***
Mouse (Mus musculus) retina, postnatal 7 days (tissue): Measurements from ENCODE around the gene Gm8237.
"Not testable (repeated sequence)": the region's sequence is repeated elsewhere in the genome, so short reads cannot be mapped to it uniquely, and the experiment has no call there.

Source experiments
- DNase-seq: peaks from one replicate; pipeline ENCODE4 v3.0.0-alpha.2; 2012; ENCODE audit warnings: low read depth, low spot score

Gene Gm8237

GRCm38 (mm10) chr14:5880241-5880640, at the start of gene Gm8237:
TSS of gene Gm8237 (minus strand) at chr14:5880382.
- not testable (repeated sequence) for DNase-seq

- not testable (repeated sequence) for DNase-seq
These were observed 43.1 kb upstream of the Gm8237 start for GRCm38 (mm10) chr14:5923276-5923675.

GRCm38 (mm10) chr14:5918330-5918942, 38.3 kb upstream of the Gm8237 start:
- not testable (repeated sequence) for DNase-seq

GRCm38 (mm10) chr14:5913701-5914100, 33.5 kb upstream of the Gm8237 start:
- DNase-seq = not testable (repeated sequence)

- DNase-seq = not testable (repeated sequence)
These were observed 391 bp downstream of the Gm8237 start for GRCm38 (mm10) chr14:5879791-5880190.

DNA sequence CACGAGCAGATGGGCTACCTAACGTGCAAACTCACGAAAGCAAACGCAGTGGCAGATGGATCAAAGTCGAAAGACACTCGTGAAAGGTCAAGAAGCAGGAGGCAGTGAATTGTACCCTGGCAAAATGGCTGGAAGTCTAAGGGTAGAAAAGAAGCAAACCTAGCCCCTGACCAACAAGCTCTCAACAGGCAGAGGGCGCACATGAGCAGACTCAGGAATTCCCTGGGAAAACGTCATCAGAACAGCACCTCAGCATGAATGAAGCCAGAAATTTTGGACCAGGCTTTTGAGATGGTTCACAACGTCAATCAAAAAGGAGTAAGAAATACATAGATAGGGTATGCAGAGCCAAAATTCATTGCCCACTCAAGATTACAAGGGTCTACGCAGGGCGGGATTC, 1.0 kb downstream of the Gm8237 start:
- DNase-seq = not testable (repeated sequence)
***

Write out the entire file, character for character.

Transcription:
Mouse (Mus musculus) retina, postnatal 7 days (tissue): Measurements from ENCODE around the gene Gm8237.
"Not testable (repeated sequence)": the region's sequence is repeated elsewhere in the genome, so short reads cannot be mapped to it uniquely, and the experiment has no call there.

Source experiments
- DNase-seq: peaks from one replicate; pipeline ENCODE4 v3.0.0-alpha.2; 2012; ENCODE audit warnings: low read depth, low spot score

Gene Gm8237

GRCm38 (mm10) chr14:5880241-5880640, at the start of gene Gm8237:
TSS of gene Gm8237 (minus strand) at chr14:5880382.
- not testable (repeated sequence) for DNase-seq

- not testable (repeated sequence) for DNase-seq
These were observed 43.1 kb upstream of the Gm8237 start for GRCm38 (mm10) chr14:5923276-5923675.

GRCm38 (mm10) chr14:5918330-5918942, 38.3 kb upstream of the Gm8237 start:
- not testable (repeated sequence) for DNase-seq

GRCm38 (mm10) chr14:5913701-5914100, 33.5 kb upstream of the Gm8237 start:
- DNase-seq = not testable (repeated sequence)

- DNase-seq = not testable (repeated sequence)
These were observed 391 bp downstream of the Gm8237 start for GRCm38 (mm10) chr14:5879791-5880190.

DNA sequence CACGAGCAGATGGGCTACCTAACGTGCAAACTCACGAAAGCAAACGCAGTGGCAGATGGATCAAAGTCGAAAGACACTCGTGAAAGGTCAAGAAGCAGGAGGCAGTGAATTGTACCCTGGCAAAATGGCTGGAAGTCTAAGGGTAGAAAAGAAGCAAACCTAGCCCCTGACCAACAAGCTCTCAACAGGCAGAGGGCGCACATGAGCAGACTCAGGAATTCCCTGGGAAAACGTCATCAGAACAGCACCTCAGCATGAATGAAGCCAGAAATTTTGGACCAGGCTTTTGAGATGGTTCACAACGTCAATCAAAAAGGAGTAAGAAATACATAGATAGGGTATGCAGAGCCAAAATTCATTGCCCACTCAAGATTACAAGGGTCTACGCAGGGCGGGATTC, 1.0 kb downstream of the Gm8237 start:
- DNase-seq = not testable (repeated sequence)